The Enterprise Investment Scheme (EIS) is a tax relief scheme introduced in the UK to increase economic growth by encouraging investment into start-up and early-stage businesses. It does so by offering investors significant tax breaks. When investors provide funding into qualifying businesses through EIS, they can receive both income tax relief and capital gains tax (CGT) relief.
What tax benefits do investors receive from EIS?
EIS investments are a particularly attractive investment opportunity for many investors because they offer such generous tax benefits. Some of the tax benefits can be received relatively quickly from when an investment is first made, whilst others require the investor to hold onto their investment (shares in the company) for a period of time in order to qualify for additional tax benefits.
- Income tax relief: Investors receive 30% of the value of their investment back as income tax relief. As an example, were you to provide £30,000 as EIS investment, you would receive £9,000 to offset against your income tax.
- Capital gains tax relief: Investors must hold onto shares for a minimum of 3 years to be eligible to claim CGT relief on the investment. Where investors qualify, once shares are sold, any gain made will be entirely tax-free.
- Capital gains tax deferral: Where an investor makes a disposal of any asset that attracts CGT, they can defer this payment so long as the proceeds are put towards EIS investments. However, once shares are sold, CGT payment will be due. This can still be beneficial where the first asset disposed of is residential property as these attract a higher rate of CGT than other assets such as shares (18% as opposed to 10% for basic rate taxpayers and 28% instead of 20% for higher and additional rate taxpayers).
- Loss relief: If the investment made is not profitable and the company fails, loss relief is available to minimise the amount of loss to the investor. The loss relief amount equates to the rate of income tax the investor pays. The maximum is therefore 45% for additional rate taxpayers. Using the same example of a £30,000 investment in a scenario where the company fails, 30% of this amount would have been received back as income tax relief, leaving £21,000 of capital at risk. Applying a 45% rate for an additional rate taxpayer, the investor would then receive a further £9,450 back in income tax relief. This leave a loss of £11,550 from an initial £30,000 investment.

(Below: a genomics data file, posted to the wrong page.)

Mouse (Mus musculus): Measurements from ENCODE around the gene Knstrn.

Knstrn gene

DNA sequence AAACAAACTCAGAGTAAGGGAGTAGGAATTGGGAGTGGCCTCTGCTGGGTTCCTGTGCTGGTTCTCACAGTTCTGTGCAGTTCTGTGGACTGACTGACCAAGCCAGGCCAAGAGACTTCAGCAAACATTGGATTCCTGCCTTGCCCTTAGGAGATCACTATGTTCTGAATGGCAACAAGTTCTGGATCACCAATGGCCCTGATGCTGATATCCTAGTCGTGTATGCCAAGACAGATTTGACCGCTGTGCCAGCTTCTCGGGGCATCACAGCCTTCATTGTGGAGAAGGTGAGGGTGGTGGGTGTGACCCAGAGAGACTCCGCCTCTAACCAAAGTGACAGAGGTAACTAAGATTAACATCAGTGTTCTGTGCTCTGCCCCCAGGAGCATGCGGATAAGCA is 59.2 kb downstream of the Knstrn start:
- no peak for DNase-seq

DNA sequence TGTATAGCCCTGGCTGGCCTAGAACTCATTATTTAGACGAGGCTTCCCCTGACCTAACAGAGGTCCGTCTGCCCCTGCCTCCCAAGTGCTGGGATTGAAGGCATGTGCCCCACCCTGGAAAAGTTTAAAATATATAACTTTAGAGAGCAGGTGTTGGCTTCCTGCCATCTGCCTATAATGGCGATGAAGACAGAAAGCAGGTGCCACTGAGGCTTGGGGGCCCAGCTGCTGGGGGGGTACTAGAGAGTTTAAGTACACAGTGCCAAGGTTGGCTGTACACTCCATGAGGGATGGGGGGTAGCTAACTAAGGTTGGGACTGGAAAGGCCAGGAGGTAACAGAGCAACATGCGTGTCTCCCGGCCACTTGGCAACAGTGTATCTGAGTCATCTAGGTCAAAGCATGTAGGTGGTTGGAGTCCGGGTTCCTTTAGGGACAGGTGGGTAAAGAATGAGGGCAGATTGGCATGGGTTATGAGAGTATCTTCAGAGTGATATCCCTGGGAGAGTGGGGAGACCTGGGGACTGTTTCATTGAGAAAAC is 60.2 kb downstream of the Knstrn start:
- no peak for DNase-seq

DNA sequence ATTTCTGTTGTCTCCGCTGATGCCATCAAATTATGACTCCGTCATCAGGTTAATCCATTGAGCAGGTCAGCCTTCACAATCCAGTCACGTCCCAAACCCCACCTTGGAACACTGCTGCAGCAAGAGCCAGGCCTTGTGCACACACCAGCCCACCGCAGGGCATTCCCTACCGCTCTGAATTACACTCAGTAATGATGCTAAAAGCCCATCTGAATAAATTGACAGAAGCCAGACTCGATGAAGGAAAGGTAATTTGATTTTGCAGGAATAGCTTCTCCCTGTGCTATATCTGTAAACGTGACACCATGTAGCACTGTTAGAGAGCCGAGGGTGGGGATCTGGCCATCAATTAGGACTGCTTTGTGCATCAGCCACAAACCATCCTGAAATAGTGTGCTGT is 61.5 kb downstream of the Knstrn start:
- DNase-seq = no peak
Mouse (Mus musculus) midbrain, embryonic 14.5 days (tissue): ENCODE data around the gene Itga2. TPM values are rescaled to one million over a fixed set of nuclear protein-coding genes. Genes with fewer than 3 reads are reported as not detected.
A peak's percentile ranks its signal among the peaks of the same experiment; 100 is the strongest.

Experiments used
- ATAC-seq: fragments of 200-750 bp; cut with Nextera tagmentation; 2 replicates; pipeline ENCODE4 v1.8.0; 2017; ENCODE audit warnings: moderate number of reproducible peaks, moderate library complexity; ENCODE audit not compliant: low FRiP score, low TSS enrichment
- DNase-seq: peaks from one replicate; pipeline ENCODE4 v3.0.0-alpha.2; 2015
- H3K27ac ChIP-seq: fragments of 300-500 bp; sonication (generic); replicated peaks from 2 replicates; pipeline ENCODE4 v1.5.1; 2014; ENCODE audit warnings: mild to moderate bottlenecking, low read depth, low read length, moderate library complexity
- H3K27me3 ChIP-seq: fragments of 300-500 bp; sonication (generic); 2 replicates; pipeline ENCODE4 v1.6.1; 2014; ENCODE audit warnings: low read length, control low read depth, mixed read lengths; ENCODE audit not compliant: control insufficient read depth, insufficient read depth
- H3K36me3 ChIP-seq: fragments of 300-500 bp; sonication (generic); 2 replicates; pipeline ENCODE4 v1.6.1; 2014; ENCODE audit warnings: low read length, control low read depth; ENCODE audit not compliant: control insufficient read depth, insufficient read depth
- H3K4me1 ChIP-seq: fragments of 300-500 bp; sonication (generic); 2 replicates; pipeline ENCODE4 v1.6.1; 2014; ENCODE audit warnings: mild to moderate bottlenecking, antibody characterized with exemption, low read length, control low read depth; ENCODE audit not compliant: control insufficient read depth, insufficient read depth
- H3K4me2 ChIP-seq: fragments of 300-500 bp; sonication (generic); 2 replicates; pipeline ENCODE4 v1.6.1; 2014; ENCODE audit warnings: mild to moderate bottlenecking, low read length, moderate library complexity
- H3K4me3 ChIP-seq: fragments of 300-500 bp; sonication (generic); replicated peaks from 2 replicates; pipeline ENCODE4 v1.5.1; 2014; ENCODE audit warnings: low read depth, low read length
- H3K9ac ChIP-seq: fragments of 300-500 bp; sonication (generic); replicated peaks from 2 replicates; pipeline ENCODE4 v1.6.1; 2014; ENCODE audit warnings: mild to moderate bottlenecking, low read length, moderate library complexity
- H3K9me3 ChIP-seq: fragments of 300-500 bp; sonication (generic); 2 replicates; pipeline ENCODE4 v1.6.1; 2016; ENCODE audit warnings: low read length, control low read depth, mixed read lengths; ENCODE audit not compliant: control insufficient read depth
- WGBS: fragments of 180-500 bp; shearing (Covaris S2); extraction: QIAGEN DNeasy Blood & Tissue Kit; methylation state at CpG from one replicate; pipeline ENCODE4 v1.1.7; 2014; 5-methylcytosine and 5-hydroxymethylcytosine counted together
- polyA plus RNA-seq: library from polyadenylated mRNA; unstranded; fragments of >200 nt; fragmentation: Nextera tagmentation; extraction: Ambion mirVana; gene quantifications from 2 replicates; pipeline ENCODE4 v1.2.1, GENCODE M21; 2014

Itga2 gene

- Carry-back income tax relief: Although you cannot carry forwards any income tax relief, you can apply the tax relief to a previous year so long as you have not reached the limit of £1,000,000 in EIS shares for that year. If you make a £30,000 EIS investment in the tax year 2020/21 and want to apply the 30% income tax relief to the 2019/20 tax year, you could claim a refund of £9,000 so long as you do not exceed the limit.
- Inheritance tax relief: Where you hold EIS shares for at least two years, you are able to pass this on without the beneficiary suffering inheritance tax on the value of the shares. However, this relief is only available if the shares are not listed on a recognised stock exchange.
How to qualify as an investor for EIS investment
As the tax incentives for investors are substantial, there are certain conditions imposed to prevent misuse of the tax scheme. Investors must meet all the requirements listed below:
- EIS tax benefits are only available to UK taxpayers.
- The maximum amount that can be put through EIS is £1 million per year (the allowance increases to £2 million if investment is made into knowledge-intensive companies), however this can be spread over a number of different qualifying companies.
- Investors must hold onto the shares for a minimum of 3 years to qualify for CGT relief. If shares are disposed of before fulfilling this period, either through sale or gift, then there will be a clawback of any tax relief received.
- Investors cannot be connected to the EIS company with “connected” being defined as being an employee, a partner or paid director of the company. This also includes people who are related or associated with the investor such as family members or business partners.